Last weekend was the college graduation of my stepson, Derek. Much to my surprise, as the ceremony began, I teared up and thought I might even require emergency Kleenex. I definitely did some serious damage to my eyeliner and mascara. I don’t know what came over me exactly. Happiness, pride, relief, years of worry… But whatever it was, it sent me on a little trip down memory lane.


For being so smart and so talented, Derek was a reluctant student to say the least. As someone who made straight As in school and nearly had a stroke if I forgot a homework assignment, I just couldn’t relate to the attitude of “homework is optional” that was rampant in my new household. I look back on the various attempts I made to encourage good grades and sigh. The A and B bar was eventually lowered to “Just complete the assignments; I’m begging you.”

I remember our first Parent Teacher night. Robert and I were sitting at the lab table in Derek’s science class. The instructor was telling the parents about a student who was still receiving a zero every day – since the first day of school two weeks ago – because he had not put a cover on his text book.

As soon as the bell rang to change classes, we were in the hallway on the phone to Derek. His father asked, “Do you have a cover on your science book?” I knew what the answer was when I visibly saw Robert’s blood pressure elevate. My first parent teacher night and we were already the parents of the kid the teacher was using as an example. I threatened to buy a t-shirt that said “not genetically responsible” for future events.

What followed over the next 5-6 years was an all out assault on Derek as we tried to find someway to motivate him. We begged. We cried. We threatened. We cajoled. We made promises we knew we wouldn’t keep.

But then, it was over. He was accepted to a good college where he could pursue his life long ambition of becoming a sports journalist. Lord knows there was no escaping his being a sports fanatic. It was in his genes. And he’s good at writing. Really good. The whole thing is a no brainer.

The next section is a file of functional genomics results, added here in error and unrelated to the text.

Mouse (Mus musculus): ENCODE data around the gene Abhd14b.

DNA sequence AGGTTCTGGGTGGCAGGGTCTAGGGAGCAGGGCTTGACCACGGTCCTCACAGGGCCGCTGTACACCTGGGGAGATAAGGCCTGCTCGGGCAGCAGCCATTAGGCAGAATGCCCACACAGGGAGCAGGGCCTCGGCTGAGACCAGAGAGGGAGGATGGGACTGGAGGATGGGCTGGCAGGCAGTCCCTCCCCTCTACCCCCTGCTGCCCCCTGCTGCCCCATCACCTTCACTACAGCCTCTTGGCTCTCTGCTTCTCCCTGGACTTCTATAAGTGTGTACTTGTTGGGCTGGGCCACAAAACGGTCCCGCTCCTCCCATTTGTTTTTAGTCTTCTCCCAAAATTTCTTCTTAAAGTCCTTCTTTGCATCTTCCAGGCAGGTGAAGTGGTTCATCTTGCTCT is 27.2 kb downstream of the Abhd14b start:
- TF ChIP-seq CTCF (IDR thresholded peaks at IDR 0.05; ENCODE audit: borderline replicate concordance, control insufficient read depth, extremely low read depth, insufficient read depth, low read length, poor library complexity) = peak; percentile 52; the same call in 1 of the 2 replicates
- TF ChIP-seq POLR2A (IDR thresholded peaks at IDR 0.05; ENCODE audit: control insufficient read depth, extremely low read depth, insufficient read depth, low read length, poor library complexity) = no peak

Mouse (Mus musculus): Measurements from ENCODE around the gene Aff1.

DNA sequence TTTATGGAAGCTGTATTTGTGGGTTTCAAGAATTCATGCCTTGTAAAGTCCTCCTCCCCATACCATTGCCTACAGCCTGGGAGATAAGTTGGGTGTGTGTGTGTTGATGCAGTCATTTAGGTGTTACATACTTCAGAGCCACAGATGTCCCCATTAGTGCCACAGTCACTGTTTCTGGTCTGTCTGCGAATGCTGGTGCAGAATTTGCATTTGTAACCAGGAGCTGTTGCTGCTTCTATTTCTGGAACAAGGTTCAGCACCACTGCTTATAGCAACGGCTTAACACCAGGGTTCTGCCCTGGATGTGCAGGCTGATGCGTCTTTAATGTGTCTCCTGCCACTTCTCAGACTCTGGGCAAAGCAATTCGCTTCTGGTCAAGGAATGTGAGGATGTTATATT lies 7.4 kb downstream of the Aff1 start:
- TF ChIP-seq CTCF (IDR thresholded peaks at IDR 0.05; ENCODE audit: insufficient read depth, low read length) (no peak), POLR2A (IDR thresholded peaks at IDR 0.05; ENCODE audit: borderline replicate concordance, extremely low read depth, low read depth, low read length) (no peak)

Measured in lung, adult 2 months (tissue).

Like most everyone, he had a bumpy start at college, but eventually got his feet under him and reports improved. When we saw Derek throughout the years, we noticed little changes. He was becoming more mature. More considerate. He was grasping the concept that what he does now will affect what he becomes. This last visit, he was even LOOKING FOR A JOB.

He’s worked hard and we’re all proud of the young man he’s become. He’s got his whole life ahead of him, and enough talent to go far. It’s up to him to make it happen, and there’s no doubt he will.


And when I get too sentimental about how grown up he’s become, I remind myself:

He still thinks the entire neighborhood wants to listen to his playlist.
He’s still the last one ready to leave the house for any occasion.
And he still acts as though taking the trash out is a fate worse than death.

So it’s going to be okay. No matter how mature he looks, he’s still our boy.


So, Derek, to steal a line from the note you wrote for your dad’s and my wedding, “It’s been great knowing you, and I know it’ll only get better.”



School is starting.

But not for me. No more urging a sleepy teenager out of the house at 7:15 a.m. and repeating all the way to school,



Are you talking?

Are you moving your lips?

Are you sure you’re moving your lips?